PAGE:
‘Hotel Mumbai’ recounts gruesome days of November 2008
Auckland, April 7, 2019
Mass shootings of innocent people have been on everyone’s minds over the past few weeks.
Social media, such as Facebook, Twitter and You Tube, have been heavily criticised for their role in spreading various video material. On the other hand, they have also enabled communities throughout the world to share in grief, condolences and ways to prevent future tragedies.
The movies, as the mainstream form of filmed entertainment, have long tackled the subject of terrorism but not always in the most sensitive way that many now demand of the media in general.
It was barely noticed that two films in release at the time of the March 15 shootings in Christchurch contained similar scenes to those that happened in real life.
One, Vox Lux, depicts a fictional school shooting at the start and later another one on a resort beach. Both were critical to the film’s development of a central character twisted by her survival of the first event and her music as an inspiration for the second.
Terrorists from Pakistan
The second film, Hotel Mumbai (Icon), is a recreation of actual events in late November 2008.
A heavily armed group of 10 radical Islamist terrorists from Pakistan arrive in Mumbai harbour in a small boat with the intention of killing as many civilians as possible.
Far from being “lone wolf” characters acting out internet-fed conspiracy notions and hate-filled ideology, they are disciplined and under orders to carry out a suicide mission in the name of the extremist organisation Lashkar-e-Taiba.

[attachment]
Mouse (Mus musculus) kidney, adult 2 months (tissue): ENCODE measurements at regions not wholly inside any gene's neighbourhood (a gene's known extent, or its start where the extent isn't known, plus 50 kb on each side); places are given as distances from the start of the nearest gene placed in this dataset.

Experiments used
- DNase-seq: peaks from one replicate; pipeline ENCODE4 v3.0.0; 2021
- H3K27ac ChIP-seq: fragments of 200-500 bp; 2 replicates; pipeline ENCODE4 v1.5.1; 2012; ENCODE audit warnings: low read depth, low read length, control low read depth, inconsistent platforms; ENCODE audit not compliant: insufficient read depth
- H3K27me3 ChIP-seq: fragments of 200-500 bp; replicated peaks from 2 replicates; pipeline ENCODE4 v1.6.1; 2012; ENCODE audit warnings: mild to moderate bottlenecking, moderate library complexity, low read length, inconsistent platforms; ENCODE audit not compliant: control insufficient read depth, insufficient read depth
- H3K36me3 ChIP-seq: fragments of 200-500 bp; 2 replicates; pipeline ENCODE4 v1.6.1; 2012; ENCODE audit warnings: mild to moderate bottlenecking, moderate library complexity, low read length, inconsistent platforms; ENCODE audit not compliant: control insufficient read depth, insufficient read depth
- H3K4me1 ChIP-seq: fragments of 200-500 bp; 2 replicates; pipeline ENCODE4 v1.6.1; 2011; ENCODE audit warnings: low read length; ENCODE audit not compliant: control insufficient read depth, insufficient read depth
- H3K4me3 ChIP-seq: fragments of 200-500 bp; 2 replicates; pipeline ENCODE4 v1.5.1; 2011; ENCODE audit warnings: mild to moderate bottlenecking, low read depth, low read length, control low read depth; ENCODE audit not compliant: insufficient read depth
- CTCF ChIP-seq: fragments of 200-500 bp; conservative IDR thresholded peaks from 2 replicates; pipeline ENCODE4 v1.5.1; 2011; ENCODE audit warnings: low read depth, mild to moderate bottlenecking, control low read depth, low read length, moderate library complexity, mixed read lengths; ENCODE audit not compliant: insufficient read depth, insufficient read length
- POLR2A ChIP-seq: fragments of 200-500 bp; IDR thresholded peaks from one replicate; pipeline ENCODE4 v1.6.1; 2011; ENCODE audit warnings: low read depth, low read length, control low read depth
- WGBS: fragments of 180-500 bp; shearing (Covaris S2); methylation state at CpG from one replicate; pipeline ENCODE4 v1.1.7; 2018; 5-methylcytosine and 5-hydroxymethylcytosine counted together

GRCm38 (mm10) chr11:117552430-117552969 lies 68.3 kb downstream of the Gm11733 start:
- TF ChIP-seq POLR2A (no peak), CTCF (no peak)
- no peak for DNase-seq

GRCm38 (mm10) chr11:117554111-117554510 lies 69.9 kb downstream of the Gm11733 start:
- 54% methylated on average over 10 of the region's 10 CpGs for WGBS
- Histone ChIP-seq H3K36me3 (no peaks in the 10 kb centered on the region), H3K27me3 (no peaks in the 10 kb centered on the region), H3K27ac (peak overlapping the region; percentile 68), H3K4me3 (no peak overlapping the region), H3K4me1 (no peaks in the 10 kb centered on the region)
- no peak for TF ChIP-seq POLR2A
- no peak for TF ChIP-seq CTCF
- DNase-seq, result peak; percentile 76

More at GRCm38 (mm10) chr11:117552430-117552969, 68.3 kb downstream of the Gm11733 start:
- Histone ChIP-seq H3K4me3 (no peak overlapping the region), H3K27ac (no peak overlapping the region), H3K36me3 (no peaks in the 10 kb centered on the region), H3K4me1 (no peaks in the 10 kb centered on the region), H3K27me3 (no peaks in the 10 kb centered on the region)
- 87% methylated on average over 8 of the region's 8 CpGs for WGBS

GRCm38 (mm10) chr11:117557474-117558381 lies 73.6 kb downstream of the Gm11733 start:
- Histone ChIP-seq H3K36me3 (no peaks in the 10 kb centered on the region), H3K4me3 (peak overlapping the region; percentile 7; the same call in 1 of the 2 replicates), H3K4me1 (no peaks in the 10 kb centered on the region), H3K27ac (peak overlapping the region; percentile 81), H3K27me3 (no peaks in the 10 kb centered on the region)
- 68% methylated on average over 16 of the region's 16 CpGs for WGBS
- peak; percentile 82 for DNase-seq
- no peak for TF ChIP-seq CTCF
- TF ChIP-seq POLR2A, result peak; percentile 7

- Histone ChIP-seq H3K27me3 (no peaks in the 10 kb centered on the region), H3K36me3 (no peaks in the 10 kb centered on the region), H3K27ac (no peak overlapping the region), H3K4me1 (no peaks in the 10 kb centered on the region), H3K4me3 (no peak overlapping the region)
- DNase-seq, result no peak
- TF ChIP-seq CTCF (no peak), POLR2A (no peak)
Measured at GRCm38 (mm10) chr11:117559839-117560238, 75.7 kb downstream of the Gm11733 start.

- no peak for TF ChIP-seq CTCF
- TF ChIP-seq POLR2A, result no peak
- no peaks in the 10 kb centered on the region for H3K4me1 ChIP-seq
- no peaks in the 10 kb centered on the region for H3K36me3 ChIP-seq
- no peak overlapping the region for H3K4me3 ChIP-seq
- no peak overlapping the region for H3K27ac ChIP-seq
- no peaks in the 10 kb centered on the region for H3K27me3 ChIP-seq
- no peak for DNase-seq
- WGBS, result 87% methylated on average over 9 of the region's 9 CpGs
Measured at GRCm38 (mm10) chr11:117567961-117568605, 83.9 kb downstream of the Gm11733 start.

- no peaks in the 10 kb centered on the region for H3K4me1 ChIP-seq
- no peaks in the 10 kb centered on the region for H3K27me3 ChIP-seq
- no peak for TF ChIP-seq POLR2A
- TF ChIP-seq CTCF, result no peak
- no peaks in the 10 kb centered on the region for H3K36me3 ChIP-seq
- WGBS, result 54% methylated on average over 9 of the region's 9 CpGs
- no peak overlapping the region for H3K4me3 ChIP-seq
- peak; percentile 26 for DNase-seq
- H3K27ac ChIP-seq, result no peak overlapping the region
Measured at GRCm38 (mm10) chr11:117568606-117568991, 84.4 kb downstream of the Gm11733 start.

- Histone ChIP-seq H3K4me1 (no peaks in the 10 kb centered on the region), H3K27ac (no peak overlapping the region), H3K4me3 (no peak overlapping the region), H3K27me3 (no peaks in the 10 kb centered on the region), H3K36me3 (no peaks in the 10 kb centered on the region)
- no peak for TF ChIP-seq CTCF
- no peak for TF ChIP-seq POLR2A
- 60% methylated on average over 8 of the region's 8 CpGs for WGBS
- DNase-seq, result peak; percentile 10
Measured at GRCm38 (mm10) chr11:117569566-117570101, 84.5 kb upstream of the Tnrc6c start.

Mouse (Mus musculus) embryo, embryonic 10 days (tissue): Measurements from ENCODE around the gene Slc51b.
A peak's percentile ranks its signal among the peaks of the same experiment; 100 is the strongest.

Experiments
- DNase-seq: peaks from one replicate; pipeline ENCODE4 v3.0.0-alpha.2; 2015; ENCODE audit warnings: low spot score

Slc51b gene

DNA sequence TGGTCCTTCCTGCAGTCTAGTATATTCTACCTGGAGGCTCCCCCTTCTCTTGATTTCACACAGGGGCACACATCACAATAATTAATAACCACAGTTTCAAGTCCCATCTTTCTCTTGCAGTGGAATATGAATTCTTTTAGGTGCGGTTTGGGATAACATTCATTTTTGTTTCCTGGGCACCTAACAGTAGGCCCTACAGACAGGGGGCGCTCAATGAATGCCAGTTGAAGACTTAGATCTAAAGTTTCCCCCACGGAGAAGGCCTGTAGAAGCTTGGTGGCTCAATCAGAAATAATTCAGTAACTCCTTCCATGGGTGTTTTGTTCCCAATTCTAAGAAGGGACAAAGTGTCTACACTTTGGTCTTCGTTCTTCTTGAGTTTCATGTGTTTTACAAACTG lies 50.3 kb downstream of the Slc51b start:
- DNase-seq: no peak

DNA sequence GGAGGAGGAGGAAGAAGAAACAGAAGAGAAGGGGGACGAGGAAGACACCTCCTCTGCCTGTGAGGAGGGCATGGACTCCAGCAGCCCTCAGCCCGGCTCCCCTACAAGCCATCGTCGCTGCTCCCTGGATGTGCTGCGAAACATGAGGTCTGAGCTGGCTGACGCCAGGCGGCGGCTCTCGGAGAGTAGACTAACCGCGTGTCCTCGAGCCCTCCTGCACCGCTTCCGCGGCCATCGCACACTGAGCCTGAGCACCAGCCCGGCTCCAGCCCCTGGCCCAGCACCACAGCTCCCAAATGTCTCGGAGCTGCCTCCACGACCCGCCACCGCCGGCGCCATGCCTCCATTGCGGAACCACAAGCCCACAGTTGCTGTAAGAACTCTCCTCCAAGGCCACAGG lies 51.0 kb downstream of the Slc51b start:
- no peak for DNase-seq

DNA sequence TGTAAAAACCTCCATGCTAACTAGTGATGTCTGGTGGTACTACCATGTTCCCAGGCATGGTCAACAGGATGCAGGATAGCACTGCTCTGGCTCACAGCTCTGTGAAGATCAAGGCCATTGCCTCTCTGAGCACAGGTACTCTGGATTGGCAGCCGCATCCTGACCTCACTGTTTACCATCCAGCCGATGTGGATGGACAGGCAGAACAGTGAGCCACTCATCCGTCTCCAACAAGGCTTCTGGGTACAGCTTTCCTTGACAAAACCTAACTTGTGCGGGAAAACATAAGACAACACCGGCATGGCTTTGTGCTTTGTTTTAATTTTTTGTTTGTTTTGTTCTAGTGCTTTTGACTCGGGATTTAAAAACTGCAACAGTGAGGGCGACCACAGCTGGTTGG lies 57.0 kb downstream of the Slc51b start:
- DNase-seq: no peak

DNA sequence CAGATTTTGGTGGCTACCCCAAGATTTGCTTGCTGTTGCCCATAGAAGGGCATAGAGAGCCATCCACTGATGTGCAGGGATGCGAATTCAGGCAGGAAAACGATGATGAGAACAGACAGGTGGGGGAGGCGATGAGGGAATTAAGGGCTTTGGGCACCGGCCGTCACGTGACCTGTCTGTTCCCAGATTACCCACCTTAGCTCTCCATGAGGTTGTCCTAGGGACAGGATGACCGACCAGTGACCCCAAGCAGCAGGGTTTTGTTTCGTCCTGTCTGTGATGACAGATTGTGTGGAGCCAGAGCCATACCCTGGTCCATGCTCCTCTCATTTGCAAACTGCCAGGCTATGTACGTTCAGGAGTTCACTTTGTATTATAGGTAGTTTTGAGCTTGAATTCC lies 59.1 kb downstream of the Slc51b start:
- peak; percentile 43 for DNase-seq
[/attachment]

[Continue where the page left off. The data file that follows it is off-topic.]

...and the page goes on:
They spread out over India’s most populated city, attacking the railway station initially and then other targets that include a Jewish community centre and St Xavier’s College.
The film follows just four of them as, first, they shoot up a café and then join the terrified crowds who are seeking shelter in the lobby of the Taj Mahal Palace and Tower. It is considered one of world’s most luxurious hotels and is certainly one of Mumbai’s most imposing architectural creations.
Orders from the ‘Bull’
Nothing is revealed of the young men’s backgrounds, but they are constantly in touch by phone with their minder, known as The Bull, back in Pakistan.
At this point, key personnel from the hotel and some guests are introduced. They provide the other side of the drama – the hosts who have become hostages as the gunmen systematically hunt down anyone they can find.
The two most prominent in the staff are a Sikh waiter (Dev Patel, of Lion and Slumdog Millionaire) and his head chef boss (Anupam Kher, one of India’s best-known actors).
The main guests are an American (Amie Hammer, Call Me By Your Name), his Muslim wife (Nazanin Boniadi), their baby and a nanny (Tilda Cobham-Hervey).
A cynical Russian businessman (Jason Isaacs) is a less likeable character but his background as a special-forces soldier provides some hope of kickback.
Further detail is unnecessary, as this Australian production (directed and co-written by Anthony Maras with John Collee) closely follows the same narrative arc as the Kiwi-made Iranian Embassy hostage drama Six Days, based on events in London in 1980.
The Mumbai attacks lasted four days, ending only when armed troops are flown in from Delhi. The total Mumbai death toll was 174 with more than 300 wounded.
An epilogue reminds us that The Bull was never identified, and no one was arrested.
Rating: Restricted to audiences over 16. 123 minutes.
Nevil Gibson is Editor-at-Large at The National Business Review based in Auckland. ‘Hotel Mumbai’ is currently running at Event Cinemas. For show timings and bookings, please visit https://www.eventcinemas.co.nz/Movie/Hotel-Mumbai